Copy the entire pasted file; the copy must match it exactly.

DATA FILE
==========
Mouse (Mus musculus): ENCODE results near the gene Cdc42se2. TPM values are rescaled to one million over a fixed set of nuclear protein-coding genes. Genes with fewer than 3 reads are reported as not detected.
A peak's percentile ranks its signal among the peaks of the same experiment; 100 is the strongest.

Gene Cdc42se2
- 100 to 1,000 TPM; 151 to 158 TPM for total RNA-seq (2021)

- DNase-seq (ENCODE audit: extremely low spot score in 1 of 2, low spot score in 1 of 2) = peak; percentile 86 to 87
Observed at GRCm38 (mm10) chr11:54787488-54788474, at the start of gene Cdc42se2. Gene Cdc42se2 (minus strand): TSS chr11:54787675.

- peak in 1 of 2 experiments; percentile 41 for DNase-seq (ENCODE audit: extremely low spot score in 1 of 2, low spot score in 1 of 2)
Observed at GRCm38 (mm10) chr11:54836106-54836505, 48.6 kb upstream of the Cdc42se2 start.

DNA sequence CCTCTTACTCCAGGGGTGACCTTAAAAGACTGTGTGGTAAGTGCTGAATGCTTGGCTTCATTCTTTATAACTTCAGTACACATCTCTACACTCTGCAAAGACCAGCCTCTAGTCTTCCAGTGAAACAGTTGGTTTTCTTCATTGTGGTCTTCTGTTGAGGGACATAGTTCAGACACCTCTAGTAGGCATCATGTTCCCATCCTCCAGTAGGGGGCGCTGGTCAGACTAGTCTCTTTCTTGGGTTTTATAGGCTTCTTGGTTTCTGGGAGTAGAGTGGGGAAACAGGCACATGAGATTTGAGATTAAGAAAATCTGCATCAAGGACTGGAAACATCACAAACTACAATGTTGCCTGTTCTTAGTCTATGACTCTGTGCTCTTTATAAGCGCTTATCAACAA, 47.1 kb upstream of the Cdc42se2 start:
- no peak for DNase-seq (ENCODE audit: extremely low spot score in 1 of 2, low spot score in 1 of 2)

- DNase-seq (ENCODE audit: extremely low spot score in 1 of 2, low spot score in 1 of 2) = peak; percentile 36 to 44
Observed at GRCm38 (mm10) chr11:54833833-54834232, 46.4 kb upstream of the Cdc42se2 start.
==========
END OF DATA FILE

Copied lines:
Mouse (Mus musculus): ENCODE results near the gene Cdc42se2. TPM values are rescaled to one million over a fixed set of nuclear protein-coding genes. Genes with fewer than 3 reads are reported as not detected.
A peak's percentile ranks its signal among the peaks of the same experiment; 100 is the strongest.

Gene Cdc42se2
- 100 to 1,000 TPM; 151 to 158 TPM for total RNA-seq (2021)

- DNase-seq (ENCODE audit: extremely low spot score in 1 of 2, low spot score in 1 of 2) = peak; percentile 86 to 87
Observed at GRCm38 (mm10) chr11:54787488-54788474, at the start of gene Cdc42se2. Gene Cdc42se2 (minus strand): TSS chr11:54787675.

- peak in 1 of 2 experiments; percentile 41 for DNase-seq (ENCODE audit: extremely low spot score in 1 of 2, low spot score in 1 of 2)
Observed at GRCm38 (mm10) chr11:54836106-54836505, 48.6 kb upstream of the Cdc42se2 start.

DNA sequence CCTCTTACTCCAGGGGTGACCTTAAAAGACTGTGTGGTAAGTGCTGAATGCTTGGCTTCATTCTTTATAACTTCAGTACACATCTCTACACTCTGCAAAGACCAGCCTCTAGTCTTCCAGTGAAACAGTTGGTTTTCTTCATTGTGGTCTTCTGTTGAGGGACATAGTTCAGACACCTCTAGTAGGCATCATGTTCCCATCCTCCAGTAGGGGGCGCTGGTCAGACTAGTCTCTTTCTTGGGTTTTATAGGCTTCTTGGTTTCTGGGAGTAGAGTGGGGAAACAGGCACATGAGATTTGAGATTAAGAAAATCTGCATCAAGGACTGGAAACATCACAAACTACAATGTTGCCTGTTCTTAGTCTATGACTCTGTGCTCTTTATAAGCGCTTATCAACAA, 47.1 kb upstream of the Cdc42se2 start:
- no peak for DNase-seq (ENCODE audit: extremely low spot score in 1 of 2, low spot score in 1 of 2)

- DNase-seq (ENCODE audit: extremely low spot score in 1 of 2, low spot score in 1 of 2) = peak; percentile 36 to 44
Observed at GRCm38 (mm10) chr11:54833833-54834232, 46.4 kb upstream of the Cdc42se2 start.